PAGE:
Sad photo I took at DTW last weekend:
I’m still not quite sure how to feel about the Borders bankruptcy. On one hand, it was a big corporation that threatened smaller, independent retailers, so I think that means I was supposed to hate Borders. But then it’s a Michigan-based company, so I think that means I was supposed to like it. And apparently, it couldn’t attract enough customers to survive on its own in the marketplace, so I’m not sure why some of our elected leaders didn’t take our money and give it to Borders. And people seem to be reacting to the Borders bankruptcy the way my dog acts when I put away one of his toys: completely uninterested until I take it away from him, then acting like it was the most important thing in the world. I just have no idea what I’m supposed to think here. I need a chart or something.
Alas, when in doubt, I have my fallback rule: figure out Mitch Albom’s position, and get as far away from it as humanly possible. Example:
The problem is people don't love books the way they once did, nor do they read them the same way. Cheaper electronic versions undermine the need for shelf-space. Younger audiences who haven't grown up with rainy afternoons spent inside book pages, don't snap up the latest great read -- unless there's a certain vampire or wizard attached. The backlists of mid-level authors are not lucrative for the balance sheet. And the pressure for profits to keep the stock price high runs diametrically opposite to the slow, meandering, long-term customer approach that used to define bookstores.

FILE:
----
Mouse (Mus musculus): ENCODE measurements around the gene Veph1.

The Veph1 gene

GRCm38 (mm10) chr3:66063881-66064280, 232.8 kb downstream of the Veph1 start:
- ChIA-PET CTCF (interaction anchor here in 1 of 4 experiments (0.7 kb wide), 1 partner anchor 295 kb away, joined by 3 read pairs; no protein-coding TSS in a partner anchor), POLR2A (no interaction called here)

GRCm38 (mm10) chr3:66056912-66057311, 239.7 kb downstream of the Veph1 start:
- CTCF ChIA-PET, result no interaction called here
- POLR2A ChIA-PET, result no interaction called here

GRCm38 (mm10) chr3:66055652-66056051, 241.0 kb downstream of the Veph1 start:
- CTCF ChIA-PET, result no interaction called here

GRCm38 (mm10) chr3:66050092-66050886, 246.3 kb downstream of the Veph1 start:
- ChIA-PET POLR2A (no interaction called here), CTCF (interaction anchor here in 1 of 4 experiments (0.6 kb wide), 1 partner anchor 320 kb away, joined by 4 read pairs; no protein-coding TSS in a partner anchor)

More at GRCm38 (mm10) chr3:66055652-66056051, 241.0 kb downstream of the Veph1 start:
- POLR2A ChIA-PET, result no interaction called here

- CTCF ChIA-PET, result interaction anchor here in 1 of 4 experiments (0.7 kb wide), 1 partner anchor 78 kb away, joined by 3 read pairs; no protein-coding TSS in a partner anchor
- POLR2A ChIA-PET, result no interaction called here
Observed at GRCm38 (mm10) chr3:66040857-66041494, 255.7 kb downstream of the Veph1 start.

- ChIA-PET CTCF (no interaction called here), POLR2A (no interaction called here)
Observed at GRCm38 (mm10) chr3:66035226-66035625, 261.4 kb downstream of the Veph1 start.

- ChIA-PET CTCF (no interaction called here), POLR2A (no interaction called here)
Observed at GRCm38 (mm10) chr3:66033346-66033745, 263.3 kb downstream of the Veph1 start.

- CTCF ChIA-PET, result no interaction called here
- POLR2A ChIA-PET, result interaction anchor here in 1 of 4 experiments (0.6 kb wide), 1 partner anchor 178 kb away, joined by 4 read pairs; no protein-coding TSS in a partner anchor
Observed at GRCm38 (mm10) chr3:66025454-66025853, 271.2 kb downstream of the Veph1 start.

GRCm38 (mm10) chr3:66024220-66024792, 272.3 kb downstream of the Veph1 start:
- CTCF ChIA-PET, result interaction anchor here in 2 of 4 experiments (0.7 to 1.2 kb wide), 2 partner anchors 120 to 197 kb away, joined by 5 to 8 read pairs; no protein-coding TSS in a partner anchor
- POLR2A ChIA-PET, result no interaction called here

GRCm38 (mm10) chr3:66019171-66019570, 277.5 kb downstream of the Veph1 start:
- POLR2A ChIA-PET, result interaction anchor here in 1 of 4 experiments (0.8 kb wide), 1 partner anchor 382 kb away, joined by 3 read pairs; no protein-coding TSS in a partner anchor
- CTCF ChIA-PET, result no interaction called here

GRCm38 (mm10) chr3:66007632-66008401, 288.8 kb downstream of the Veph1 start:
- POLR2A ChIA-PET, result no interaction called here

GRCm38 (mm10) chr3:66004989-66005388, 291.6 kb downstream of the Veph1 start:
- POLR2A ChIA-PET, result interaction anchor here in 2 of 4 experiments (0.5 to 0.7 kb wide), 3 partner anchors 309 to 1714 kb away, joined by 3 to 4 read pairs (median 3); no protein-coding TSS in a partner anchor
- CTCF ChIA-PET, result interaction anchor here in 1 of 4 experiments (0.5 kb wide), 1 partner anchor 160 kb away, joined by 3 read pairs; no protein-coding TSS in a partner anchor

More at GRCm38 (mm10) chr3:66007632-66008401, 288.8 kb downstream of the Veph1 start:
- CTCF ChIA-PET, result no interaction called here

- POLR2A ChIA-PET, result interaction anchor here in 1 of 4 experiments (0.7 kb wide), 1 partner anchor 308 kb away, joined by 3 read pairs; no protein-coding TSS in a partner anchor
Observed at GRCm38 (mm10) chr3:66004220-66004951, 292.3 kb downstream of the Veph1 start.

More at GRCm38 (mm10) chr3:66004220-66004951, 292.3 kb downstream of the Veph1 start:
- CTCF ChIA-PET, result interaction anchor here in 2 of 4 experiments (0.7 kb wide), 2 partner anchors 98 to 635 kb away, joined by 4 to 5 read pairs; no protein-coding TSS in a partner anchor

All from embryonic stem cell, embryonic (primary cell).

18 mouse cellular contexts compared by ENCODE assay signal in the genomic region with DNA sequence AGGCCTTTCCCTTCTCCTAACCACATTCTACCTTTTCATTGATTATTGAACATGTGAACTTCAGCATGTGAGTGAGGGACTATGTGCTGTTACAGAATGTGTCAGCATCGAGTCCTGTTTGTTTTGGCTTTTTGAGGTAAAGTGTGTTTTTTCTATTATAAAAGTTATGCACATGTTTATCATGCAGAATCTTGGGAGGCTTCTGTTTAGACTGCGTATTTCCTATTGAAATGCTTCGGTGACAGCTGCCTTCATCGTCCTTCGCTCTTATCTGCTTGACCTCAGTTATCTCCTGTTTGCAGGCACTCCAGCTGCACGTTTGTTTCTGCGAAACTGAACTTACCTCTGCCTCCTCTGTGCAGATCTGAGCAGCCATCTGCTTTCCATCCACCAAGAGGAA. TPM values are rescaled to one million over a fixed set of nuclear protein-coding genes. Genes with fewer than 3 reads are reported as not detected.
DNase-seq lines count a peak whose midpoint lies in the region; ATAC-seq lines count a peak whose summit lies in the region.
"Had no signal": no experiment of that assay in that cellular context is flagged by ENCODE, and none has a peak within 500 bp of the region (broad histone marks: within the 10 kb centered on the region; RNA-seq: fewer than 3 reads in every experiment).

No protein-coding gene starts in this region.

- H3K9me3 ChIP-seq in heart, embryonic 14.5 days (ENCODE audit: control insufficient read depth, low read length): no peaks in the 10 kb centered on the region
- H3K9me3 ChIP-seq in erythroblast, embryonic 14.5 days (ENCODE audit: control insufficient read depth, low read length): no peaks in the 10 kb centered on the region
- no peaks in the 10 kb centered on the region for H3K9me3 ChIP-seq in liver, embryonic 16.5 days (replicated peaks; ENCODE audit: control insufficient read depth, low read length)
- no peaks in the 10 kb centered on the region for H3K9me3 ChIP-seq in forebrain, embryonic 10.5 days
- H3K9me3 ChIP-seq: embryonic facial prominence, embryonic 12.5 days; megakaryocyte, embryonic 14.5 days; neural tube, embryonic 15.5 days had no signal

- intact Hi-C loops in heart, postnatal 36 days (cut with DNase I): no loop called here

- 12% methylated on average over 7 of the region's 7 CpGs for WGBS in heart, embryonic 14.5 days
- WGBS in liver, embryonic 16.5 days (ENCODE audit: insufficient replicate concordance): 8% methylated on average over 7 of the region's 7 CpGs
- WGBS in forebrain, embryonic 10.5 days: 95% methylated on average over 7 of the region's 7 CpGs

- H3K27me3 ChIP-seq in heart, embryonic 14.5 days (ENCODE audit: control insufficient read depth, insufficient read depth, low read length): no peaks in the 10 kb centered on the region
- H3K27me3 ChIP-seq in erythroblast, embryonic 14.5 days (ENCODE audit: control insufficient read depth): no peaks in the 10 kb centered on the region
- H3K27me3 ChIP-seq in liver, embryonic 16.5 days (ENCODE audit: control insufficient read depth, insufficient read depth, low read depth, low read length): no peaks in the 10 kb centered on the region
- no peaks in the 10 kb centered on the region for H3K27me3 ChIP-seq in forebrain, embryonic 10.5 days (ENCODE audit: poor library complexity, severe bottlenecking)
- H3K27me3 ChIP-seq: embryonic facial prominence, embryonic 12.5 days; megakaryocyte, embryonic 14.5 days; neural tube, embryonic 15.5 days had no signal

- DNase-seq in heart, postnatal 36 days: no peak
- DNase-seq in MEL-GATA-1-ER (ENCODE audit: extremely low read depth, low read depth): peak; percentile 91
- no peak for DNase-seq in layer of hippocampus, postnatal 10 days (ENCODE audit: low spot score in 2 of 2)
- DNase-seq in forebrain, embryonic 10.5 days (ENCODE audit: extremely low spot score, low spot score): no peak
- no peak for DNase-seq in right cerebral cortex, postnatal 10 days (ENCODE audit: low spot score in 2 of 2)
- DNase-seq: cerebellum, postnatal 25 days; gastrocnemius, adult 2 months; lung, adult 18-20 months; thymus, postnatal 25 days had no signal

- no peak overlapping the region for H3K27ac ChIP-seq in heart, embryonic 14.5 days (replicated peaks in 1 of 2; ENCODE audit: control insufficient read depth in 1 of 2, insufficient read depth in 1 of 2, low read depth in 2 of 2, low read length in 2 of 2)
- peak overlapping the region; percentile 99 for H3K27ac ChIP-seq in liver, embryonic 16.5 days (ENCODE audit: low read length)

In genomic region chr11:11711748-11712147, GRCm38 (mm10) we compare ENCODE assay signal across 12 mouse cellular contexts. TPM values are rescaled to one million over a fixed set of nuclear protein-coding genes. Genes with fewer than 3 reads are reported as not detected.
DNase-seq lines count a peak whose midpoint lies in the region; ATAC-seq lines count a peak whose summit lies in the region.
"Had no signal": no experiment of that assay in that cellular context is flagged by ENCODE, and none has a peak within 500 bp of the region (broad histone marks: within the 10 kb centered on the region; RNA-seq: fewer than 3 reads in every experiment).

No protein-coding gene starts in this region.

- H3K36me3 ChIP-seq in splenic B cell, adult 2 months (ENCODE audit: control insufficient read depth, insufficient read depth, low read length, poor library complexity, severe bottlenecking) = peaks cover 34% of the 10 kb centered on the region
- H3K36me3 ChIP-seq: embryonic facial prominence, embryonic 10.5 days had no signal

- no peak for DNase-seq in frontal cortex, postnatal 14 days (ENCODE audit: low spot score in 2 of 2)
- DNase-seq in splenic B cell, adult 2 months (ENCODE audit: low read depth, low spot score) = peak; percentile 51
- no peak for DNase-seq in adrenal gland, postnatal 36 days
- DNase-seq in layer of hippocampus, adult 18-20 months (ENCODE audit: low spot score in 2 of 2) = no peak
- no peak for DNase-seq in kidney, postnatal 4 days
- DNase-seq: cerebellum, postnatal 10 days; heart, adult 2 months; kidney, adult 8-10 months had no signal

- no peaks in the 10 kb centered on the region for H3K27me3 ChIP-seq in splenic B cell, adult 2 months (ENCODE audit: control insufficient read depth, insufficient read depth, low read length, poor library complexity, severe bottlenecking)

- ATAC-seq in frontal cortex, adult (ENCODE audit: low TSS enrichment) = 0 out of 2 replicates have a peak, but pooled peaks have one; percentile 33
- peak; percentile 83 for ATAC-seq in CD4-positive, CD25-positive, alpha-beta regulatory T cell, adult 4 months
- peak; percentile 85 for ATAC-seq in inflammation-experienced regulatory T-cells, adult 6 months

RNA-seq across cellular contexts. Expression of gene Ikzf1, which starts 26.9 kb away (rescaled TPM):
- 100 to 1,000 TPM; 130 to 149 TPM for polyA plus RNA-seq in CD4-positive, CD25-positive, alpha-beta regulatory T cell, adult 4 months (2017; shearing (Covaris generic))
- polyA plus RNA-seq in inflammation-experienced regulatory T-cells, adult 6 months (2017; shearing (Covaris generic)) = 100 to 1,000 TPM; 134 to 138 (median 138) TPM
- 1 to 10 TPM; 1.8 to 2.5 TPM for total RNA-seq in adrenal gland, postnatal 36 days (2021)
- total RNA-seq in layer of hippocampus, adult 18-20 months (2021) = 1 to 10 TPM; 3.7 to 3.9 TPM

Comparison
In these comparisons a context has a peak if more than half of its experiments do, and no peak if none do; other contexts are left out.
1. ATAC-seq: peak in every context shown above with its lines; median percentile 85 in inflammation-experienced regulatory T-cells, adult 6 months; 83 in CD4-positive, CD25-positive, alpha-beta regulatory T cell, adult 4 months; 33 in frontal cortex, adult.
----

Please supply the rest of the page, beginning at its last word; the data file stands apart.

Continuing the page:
I wish I could write paragraphs like that. First of all, it’s Albom’s longest paragraph ever. But beyond that, the first sentence is almost definitely false; the second sentence seems like a good thing; the third sentence is both misleading – because of the internet, “younger audiences” have access to an astronomical amount of information, far more than their ancestors – and insulting; sentence four is also almost definitely false, or at least irrelevant; and sentence five is absolutely true since things like “profit motive” and the stock market did not exist in 1970. Right?
Don’t worry though. Have a Little Faith was still available in the airport bookstore.